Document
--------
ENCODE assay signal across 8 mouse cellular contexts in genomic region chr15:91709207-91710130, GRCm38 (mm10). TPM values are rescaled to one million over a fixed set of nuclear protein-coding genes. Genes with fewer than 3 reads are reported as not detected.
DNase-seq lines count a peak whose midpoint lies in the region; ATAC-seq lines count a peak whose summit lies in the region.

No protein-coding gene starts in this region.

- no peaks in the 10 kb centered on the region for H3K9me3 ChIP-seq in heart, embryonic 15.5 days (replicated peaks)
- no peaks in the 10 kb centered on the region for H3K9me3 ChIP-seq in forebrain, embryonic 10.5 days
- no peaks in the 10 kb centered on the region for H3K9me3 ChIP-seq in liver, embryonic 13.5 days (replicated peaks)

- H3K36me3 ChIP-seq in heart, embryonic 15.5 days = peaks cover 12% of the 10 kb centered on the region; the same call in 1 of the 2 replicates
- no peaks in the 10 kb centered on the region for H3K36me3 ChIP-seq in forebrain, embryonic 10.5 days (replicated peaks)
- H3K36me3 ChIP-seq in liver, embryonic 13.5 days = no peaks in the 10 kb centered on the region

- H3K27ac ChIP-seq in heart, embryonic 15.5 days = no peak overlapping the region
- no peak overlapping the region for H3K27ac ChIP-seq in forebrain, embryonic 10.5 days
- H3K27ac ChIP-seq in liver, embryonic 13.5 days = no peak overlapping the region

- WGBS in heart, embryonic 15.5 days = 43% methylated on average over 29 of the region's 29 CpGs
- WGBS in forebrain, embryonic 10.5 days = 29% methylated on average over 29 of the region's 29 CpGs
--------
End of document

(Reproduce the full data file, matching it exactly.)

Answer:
ENCODE assay signal across 8 mouse cellular contexts in genomic region chr15:91709207-91710130, GRCm38 (mm10). TPM values are rescaled to one million over a fixed set of nuclear protein-coding genes. Genes with fewer than 3 reads are reported as not detected.
DNase-seq lines count a peak whose midpoint lies in the region; ATAC-seq lines count a peak whose summit lies in the region.

No protein-coding gene starts in this region.

- no peaks in the 10 kb centered on the region for H3K9me3 ChIP-seq in heart, embryonic 15.5 days (replicated peaks)
- no peaks in the 10 kb centered on the region for H3K9me3 ChIP-seq in forebrain, embryonic 10.5 days
- no peaks in the 10 kb centered on the region for H3K9me3 ChIP-seq in liver, embryonic 13.5 days (replicated peaks)

- H3K36me3 ChIP-seq in heart, embryonic 15.5 days = peaks cover 12% of the 10 kb centered on the region; the same call in 1 of the 2 replicates
- no peaks in the 10 kb centered on the region for H3K36me3 ChIP-seq in forebrain, embryonic 10.5 days (replicated peaks)
- H3K36me3 ChIP-seq in liver, embryonic 13.5 days = no peaks in the 10 kb centered on the region

- H3K27ac ChIP-seq in heart, embryonic 15.5 days = no peak overlapping the region
- no peak overlapping the region for H3K27ac ChIP-seq in forebrain, embryonic 10.5 days
- H3K27ac ChIP-seq in liver, embryonic 13.5 days = no peak overlapping the region

- WGBS in heart, embryonic 15.5 days = 43% methylated on average over 29 of the region's 29 CpGs
- WGBS in forebrain, embryonic 10.5 days = 29% methylated on average over 29 of the region's 29 CpGs